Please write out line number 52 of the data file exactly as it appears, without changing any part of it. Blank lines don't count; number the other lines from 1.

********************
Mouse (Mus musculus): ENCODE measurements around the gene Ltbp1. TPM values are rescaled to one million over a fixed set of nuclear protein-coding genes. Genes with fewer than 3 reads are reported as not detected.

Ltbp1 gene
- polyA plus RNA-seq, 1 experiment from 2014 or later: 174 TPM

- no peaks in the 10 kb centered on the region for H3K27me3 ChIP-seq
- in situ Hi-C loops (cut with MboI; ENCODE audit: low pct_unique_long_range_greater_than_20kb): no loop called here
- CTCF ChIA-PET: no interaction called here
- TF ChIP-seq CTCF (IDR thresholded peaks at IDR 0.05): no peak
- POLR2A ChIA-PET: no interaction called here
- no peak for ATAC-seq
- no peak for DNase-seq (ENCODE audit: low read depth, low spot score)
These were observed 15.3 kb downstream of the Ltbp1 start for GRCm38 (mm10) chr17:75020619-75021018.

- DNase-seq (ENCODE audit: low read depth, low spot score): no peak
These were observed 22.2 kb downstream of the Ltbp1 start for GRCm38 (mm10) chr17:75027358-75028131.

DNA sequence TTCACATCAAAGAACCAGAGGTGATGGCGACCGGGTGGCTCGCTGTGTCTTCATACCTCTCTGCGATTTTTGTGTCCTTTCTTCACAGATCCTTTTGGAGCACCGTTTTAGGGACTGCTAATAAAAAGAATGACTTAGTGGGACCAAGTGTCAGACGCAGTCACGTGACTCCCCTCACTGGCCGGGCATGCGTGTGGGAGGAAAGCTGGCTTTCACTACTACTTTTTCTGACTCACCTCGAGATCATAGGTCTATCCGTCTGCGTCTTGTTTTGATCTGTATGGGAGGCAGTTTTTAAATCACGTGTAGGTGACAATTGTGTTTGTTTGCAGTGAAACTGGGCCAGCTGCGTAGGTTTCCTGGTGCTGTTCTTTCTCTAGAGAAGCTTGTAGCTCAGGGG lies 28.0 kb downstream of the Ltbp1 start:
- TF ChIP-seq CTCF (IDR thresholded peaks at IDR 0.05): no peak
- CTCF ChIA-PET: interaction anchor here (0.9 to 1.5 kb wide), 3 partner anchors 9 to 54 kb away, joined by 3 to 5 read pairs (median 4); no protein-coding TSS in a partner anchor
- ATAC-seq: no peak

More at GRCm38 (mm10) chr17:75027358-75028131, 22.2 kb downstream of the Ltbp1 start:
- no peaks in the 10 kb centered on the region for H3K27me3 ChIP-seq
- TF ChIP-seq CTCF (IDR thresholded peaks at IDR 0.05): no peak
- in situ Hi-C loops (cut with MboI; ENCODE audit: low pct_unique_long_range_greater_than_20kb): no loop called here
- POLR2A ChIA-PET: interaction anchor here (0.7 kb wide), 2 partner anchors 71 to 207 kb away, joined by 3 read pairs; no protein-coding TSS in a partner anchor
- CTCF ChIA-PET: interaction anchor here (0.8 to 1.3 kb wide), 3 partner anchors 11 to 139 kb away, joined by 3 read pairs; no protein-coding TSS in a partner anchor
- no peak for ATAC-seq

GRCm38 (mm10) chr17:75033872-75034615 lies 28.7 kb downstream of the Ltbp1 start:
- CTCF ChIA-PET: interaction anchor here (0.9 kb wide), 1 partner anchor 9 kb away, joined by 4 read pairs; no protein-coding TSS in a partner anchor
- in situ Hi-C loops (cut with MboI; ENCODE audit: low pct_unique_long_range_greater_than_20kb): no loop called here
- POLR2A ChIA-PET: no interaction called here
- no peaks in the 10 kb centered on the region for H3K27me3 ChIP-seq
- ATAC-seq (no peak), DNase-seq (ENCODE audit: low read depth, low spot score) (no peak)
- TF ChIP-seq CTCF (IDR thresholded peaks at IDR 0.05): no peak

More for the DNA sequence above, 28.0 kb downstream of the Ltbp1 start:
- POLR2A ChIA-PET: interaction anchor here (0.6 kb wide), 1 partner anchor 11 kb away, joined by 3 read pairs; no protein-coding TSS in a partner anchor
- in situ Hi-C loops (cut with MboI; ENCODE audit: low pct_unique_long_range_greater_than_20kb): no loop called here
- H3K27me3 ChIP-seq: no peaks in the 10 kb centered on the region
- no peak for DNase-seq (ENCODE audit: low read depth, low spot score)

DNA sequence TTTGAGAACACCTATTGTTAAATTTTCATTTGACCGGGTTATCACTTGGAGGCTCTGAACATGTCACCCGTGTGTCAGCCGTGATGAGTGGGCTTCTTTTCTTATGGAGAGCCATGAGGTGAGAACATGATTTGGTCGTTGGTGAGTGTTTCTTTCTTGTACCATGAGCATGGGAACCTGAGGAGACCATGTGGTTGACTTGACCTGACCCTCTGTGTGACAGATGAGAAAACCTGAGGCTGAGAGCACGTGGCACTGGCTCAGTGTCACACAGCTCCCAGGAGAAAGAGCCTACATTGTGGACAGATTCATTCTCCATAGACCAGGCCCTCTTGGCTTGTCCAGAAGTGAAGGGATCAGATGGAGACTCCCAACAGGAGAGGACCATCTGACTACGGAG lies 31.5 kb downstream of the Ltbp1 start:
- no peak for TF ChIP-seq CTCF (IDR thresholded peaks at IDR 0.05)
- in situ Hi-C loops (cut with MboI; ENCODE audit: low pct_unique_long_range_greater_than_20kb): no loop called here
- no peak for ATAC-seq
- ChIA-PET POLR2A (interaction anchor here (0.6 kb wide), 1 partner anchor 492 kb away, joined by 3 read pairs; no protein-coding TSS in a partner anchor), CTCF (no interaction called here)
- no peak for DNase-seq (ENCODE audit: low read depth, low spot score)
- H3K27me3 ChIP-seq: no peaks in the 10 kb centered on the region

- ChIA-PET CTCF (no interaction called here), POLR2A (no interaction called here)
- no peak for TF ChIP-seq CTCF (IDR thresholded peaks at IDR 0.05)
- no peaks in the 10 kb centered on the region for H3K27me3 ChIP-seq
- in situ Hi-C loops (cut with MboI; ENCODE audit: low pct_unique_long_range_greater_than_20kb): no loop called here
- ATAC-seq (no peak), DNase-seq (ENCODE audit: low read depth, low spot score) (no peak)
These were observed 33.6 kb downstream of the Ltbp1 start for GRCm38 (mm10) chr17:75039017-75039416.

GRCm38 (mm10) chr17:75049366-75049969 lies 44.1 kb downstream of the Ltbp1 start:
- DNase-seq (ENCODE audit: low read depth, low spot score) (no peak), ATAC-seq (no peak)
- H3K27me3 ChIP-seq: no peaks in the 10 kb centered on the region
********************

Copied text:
- H3K27me3 ChIP-seq: no peaks in the 10 kb centered on the region